Disaster assistance response teams (DART)

The Australian Government’s disaster assistance response teams (DART) are deployed to crises overseas to help save lives and return communities to normal.

Their urban search and rescue expertise is invaluable following earthquakes, cyclones and other disasters.  

Capabilities include:

  • Locating and removing people from rubble
  • Water rescue during flooding
  • Urgent repairs to critical structures
  • Managing hazardous materials or spills
  • Water purification and desalination

The Australian Government has deployed DART following numerous disasters including:

  • Tropical Cyclone Pam, Vanuatu 2015.
  • Solomon Islands flooding 2014
  • Japan earthquake and tsunami 2011
  • Christchurch earthquake, New Zealand 2011
  • Samoa tsunami 2009
  • Padang earthquake, Indonesia 2009

DART teams are drawn from the Queensland Fire and Emergency Services, and Fire and Rescue NSW.

These state fire services also contribute to the work of the International Urban Search and Rescue Advisory Group (INSARAG), which is a global network of more than 80 countries and organisations under the United Nations umbrella.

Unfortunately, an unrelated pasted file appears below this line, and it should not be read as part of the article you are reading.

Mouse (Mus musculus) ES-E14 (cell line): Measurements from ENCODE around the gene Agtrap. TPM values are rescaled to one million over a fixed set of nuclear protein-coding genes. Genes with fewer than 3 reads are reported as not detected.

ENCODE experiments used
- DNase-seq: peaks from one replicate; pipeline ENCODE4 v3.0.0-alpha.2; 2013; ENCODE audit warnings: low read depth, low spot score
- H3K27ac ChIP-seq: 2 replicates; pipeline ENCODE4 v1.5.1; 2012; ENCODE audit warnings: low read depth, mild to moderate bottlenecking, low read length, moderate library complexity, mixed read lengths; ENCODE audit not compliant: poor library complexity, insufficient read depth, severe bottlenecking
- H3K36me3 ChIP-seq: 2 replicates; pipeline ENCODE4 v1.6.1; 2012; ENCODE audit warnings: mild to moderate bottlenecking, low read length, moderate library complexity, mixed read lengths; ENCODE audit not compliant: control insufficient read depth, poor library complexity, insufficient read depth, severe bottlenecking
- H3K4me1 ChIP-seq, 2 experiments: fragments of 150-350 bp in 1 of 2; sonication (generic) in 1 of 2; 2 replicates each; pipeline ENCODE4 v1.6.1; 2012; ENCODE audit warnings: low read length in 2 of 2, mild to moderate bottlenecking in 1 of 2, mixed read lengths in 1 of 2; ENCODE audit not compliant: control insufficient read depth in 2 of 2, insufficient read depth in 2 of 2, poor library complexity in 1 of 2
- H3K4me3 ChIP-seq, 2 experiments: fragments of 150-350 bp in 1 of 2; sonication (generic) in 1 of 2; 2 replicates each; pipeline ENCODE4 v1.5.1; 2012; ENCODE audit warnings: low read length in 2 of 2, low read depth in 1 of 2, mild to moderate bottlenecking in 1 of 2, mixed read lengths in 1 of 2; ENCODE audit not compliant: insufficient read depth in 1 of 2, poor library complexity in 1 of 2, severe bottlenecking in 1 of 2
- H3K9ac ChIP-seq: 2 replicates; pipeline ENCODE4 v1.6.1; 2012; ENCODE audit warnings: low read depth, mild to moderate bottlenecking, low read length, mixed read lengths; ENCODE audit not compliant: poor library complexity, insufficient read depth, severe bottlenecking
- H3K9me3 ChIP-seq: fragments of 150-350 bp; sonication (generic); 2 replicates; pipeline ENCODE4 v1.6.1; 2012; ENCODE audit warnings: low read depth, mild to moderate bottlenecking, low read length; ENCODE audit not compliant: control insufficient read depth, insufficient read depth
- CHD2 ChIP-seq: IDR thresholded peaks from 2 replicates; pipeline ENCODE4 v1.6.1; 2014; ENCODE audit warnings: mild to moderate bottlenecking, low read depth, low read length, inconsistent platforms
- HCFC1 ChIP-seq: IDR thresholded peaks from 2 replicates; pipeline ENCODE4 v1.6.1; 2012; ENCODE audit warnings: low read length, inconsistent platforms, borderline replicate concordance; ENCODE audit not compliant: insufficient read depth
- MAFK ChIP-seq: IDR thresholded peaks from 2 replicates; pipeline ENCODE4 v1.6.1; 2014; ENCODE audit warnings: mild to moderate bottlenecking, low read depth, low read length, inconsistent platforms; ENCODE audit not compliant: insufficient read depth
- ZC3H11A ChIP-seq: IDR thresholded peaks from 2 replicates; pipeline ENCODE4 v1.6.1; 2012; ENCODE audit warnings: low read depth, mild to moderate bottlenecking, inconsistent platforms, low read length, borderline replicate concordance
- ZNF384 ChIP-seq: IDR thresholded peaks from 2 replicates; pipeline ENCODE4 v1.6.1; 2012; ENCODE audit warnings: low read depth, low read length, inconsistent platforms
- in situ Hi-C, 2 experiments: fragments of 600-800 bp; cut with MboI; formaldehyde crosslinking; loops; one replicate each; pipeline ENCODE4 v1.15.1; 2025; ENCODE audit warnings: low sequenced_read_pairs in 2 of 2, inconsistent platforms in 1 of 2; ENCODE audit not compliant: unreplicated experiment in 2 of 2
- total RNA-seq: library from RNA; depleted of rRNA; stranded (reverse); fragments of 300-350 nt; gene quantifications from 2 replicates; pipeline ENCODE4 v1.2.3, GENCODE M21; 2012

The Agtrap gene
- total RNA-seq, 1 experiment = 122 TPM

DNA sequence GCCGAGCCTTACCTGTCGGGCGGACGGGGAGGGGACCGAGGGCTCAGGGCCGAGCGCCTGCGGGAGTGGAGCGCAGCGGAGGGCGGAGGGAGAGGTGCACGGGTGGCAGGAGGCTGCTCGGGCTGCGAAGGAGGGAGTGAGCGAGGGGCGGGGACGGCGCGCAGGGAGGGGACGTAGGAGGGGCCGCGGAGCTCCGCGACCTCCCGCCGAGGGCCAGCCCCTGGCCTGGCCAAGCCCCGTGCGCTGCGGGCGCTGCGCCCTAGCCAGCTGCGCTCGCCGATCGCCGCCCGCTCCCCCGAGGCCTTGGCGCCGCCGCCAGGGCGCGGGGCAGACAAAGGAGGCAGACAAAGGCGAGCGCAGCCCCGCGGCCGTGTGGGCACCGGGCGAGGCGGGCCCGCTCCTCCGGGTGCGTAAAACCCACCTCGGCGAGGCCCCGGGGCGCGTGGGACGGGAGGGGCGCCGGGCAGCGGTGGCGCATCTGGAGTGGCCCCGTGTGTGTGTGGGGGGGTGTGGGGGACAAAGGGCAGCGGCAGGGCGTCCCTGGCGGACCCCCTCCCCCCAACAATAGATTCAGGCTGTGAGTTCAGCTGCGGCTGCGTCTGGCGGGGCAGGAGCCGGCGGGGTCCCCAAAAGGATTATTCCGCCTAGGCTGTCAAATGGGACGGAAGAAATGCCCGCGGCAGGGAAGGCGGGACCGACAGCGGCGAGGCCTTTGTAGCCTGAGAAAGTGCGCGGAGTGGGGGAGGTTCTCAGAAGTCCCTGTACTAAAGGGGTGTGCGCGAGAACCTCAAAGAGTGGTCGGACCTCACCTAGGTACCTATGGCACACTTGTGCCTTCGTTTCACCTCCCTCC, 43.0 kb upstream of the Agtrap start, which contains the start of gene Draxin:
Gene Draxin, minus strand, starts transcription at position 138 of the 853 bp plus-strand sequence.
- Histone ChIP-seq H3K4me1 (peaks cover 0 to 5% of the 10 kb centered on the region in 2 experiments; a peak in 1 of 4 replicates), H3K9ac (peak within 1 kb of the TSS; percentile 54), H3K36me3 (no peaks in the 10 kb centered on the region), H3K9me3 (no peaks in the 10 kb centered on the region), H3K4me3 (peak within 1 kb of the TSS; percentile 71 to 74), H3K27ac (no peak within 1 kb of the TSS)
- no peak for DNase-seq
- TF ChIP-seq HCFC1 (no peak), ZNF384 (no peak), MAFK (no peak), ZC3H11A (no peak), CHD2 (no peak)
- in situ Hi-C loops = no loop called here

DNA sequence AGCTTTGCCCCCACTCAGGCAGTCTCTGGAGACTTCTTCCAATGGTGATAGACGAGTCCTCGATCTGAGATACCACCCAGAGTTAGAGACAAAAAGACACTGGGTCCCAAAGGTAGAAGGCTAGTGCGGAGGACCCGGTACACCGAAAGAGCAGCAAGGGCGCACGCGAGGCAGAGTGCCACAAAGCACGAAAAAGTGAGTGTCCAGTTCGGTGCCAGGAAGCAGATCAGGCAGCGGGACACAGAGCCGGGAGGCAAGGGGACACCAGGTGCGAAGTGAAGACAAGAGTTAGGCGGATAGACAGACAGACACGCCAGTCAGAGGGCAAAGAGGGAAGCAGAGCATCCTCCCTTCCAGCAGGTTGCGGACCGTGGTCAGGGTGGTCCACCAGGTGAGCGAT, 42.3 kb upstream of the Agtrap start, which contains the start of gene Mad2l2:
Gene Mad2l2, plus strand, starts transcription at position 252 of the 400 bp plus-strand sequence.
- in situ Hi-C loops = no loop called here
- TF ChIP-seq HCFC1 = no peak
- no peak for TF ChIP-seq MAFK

INSARAG upholds minimum international standards for emergency rescue teams and designs best practices for international coordination in emergency response.

Both state teams are classified as ‘heavy’ INSARAG teams—and are known internationally as Australian Taskforce 1 (AUS-1) and Australian Taskforce 2 (AUS-2) respectively.


Group of uniformed AUS-2 members
The NSW DART team preparing for INSARAG reclassification in 2017. Credit: Rebecca Redden
Last Updated: 7 August 2017
Team members in standing on rubble in front of burnt out building
The Queensland DART team conducting search and rescue activities in Christchurch in 2011. Credit: QFES
Team members fixing roof of buildings
The NSW DART team helped communities rebuild in Vanuatu following Cyclone Pam in 2015. Credit: FRNSW
Team members amongst rubble
The Queensland DART team conducting a search and rescue exercise in 2014. Credit: QFES